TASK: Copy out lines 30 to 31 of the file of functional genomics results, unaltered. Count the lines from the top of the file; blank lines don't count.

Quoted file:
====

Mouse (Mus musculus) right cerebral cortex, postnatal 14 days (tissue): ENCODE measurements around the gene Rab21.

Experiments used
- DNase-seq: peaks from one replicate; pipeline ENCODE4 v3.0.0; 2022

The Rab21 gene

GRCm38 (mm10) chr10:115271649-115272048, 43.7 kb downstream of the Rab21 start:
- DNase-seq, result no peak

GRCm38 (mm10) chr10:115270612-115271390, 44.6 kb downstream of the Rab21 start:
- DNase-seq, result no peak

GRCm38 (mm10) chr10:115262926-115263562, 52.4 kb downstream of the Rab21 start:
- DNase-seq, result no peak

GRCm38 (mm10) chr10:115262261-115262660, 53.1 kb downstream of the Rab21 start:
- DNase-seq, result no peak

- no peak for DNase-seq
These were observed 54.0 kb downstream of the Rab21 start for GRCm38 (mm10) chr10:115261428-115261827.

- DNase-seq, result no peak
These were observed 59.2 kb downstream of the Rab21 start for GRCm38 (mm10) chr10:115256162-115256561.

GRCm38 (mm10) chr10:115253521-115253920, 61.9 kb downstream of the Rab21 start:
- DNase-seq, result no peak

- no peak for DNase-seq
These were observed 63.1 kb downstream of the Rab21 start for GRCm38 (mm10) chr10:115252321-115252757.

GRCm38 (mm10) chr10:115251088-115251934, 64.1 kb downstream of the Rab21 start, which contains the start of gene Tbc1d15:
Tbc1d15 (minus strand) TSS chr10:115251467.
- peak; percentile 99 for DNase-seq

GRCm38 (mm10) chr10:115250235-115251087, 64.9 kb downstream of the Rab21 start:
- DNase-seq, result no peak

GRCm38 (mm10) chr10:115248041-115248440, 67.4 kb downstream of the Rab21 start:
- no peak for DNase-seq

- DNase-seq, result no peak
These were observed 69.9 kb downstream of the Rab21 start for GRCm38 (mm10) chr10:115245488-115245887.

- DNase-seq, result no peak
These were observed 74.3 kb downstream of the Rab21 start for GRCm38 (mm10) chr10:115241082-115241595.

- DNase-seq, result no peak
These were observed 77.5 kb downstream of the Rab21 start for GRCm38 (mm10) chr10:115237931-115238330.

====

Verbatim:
- DNase-seq, result no peak
These were observed 74.3 kb downstream of the Rab21 start for GRCm38 (mm10) chr10:115241082-115241595.